Amongst recent fellows, Iain Campbell, a world leader in the field of NMR spectroscopy and structural biology was one I greatly admired, and I was most fortunate to spend a short sabbatical leave in his laboratory in 1991. Sadly, he passed away in 2014, but I remember him as a brilliant and humble role model who had welcomed many Australian scientists to his laboratory. Closer to home I have always been impressed with Peter Colman's work on the structure of neuraminidase that led to the development of the anti-flu drug Relenza.
It was a sabbatical visit to Iain Campbell's laboratory at Oxford in the early 1990s where I determined the structure of an obscure peptide called ‘kalata B1’, which came from a weedy looking plant called Oldenlandia affinis that grew in the Congo and was used in traditional medicine. The cyclotide structure was quite unique at that time, [and] I wondered whether there might be other examples of such a weird structure in peptides from other plants. That was my excuse to travel around Australia and around the world looking for plants. When it became clear that kalata B1 was not just a one-off peptide, in collaboration with Professor Marilyn Anderson we were able to show that cyclotides are host defence molecules, protecting plants from insect pests. In summary, the inspiration to develop this field came from wanting to understand how nature uses molecules for survival of organisms: this was curiosity-driven research and little did I know it might lead to applied outcomes.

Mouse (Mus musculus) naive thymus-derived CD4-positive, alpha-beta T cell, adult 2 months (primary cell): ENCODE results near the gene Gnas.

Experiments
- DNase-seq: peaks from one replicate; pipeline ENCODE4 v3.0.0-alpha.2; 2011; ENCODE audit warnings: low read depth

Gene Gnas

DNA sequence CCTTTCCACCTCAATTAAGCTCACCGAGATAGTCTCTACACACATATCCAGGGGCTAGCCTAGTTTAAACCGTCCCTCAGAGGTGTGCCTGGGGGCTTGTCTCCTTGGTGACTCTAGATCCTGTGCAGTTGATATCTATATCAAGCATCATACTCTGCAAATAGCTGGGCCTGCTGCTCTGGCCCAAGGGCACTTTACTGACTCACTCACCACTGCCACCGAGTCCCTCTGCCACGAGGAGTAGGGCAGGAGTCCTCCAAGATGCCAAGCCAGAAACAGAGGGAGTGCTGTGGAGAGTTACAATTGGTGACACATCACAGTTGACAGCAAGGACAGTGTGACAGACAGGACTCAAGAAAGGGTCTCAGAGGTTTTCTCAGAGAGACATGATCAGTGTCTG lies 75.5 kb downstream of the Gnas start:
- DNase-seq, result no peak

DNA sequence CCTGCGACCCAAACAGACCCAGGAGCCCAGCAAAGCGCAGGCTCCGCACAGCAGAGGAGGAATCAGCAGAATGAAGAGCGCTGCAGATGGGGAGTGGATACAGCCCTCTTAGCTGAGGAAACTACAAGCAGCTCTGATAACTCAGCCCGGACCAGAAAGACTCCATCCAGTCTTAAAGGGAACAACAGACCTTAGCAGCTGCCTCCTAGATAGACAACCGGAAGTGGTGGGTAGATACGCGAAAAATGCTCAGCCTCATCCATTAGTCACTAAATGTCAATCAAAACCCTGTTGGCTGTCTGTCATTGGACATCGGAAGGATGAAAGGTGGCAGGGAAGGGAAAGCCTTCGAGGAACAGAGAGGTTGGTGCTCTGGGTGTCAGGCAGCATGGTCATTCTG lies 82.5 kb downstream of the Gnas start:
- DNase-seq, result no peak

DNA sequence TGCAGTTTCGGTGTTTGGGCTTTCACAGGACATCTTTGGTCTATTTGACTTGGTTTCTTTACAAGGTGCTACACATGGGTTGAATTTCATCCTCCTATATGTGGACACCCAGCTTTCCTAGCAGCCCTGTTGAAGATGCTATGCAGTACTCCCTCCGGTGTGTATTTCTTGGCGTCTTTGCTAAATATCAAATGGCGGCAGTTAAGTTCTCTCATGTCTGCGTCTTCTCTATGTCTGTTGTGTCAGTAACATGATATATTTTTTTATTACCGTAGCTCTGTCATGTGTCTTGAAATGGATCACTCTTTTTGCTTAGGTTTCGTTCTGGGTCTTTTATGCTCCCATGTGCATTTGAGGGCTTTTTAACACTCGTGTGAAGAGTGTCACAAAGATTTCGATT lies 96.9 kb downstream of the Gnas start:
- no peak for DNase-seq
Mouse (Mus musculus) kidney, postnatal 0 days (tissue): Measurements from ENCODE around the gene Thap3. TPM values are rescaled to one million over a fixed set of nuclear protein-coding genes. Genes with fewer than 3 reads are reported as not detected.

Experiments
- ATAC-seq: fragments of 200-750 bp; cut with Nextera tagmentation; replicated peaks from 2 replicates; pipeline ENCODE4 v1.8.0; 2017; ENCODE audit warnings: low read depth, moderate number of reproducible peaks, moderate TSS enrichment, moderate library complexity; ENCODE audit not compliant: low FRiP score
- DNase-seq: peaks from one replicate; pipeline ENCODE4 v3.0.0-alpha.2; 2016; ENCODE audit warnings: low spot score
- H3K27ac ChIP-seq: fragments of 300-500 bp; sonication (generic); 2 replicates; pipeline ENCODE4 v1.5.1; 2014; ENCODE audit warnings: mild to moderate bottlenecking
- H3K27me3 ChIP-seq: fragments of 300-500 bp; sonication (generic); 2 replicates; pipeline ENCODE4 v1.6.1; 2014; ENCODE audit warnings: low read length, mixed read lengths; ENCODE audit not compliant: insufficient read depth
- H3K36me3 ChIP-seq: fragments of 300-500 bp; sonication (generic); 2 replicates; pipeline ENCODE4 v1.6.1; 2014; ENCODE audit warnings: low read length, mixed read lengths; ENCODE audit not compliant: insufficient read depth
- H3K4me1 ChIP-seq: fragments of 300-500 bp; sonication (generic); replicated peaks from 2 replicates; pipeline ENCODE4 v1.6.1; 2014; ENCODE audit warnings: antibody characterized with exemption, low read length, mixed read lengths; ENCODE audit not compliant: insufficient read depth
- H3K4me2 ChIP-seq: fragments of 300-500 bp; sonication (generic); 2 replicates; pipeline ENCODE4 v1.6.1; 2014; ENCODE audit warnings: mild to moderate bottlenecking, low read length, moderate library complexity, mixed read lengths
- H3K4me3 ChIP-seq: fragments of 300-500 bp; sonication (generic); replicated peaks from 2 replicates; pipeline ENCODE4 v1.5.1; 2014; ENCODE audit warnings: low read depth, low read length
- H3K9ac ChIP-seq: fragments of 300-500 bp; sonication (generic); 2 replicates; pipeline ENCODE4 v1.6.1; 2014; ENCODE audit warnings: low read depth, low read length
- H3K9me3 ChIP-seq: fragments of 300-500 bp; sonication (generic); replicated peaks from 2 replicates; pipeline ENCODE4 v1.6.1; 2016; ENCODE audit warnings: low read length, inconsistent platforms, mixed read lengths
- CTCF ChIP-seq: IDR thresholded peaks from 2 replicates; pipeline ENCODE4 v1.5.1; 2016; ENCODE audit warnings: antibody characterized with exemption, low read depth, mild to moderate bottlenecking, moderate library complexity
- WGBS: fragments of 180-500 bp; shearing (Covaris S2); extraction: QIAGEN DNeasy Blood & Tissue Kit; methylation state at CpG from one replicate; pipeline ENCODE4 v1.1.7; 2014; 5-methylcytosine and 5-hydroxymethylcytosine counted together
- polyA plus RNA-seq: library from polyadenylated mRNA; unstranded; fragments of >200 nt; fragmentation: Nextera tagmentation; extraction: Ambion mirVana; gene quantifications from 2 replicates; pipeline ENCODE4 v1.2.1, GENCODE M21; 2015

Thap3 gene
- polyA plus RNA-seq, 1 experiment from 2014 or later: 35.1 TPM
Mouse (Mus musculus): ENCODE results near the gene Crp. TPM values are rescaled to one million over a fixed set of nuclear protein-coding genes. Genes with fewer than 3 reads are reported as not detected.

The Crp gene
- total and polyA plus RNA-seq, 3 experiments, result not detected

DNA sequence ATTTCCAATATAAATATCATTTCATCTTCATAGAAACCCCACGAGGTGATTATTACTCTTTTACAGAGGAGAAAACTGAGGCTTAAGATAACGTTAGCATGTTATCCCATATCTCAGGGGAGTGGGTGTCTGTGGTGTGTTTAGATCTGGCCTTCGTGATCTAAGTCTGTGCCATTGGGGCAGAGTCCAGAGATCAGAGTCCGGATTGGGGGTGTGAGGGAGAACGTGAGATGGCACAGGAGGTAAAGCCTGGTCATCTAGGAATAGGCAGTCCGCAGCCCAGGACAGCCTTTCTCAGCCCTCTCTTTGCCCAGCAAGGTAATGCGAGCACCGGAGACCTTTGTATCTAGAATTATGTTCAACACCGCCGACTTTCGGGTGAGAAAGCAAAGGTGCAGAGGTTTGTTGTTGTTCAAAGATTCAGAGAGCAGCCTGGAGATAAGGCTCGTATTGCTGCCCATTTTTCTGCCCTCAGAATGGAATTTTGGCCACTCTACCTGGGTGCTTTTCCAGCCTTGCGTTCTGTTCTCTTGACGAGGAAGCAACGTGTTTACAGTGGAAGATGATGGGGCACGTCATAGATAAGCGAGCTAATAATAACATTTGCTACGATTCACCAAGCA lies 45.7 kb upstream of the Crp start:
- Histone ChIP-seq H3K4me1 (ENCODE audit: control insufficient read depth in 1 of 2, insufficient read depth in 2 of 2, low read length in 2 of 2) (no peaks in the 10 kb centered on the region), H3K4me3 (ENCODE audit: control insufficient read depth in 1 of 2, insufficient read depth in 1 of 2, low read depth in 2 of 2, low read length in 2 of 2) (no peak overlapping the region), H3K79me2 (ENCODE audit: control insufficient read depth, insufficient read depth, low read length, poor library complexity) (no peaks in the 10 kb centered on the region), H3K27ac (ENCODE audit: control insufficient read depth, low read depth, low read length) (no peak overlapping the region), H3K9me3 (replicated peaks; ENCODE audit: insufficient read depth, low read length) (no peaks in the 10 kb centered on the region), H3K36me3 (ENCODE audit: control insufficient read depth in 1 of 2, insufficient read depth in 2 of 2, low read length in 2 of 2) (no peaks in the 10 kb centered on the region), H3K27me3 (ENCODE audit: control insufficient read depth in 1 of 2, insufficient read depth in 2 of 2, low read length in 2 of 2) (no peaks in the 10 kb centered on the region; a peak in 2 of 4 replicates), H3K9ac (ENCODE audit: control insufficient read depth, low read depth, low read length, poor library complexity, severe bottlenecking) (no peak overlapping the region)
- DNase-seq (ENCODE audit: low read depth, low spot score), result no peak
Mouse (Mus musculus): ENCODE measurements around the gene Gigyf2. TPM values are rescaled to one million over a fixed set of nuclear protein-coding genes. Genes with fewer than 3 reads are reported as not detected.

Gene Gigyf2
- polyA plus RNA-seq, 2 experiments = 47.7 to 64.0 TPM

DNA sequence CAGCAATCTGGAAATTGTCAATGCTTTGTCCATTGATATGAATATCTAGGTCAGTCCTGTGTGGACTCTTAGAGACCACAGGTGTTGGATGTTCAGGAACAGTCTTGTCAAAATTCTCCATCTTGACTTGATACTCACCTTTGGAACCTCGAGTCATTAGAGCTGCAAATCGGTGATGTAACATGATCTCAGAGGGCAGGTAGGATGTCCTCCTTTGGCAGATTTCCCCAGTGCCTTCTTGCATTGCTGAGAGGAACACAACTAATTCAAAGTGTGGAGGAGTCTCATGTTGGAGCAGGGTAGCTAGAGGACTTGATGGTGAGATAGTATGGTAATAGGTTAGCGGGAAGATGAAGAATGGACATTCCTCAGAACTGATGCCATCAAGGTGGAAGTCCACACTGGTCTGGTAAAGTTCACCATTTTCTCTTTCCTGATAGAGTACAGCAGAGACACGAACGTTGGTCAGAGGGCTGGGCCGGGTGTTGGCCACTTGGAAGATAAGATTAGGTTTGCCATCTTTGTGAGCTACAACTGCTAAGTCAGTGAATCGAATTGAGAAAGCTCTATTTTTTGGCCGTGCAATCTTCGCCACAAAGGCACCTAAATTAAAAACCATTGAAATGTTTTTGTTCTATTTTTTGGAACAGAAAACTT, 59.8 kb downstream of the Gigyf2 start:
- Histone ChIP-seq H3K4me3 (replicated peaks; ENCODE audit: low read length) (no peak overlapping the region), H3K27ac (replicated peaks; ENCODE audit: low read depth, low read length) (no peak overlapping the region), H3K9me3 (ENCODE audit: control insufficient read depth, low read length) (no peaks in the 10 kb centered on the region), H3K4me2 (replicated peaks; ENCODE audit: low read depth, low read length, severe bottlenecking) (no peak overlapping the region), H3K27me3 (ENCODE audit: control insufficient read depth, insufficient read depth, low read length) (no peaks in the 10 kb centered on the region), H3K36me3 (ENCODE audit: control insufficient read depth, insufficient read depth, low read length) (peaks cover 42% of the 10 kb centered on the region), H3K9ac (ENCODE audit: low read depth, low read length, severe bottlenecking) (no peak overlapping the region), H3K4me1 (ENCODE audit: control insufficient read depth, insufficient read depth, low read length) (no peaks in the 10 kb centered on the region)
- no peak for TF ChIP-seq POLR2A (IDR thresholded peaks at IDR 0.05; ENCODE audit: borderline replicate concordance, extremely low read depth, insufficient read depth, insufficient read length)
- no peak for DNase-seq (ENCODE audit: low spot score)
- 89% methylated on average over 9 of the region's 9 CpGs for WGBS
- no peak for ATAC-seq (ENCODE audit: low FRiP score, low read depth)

Plants makes cyclotides to defend themselves against insects and other pests and pathogens, but not all plants have them. The butterfly pea has a particularly rich suite of cyclotides and defends itself very well against such pests. The Australian company Innovate Ag [which I worked with] has now developed a cyclotide-containing product which is an extract from the butterfly pea plant that is now approved for the protection of other crops such as cotton and macadamia nuts. The great thing about this product is that it is non-toxic to beneficial pollinators such as bees.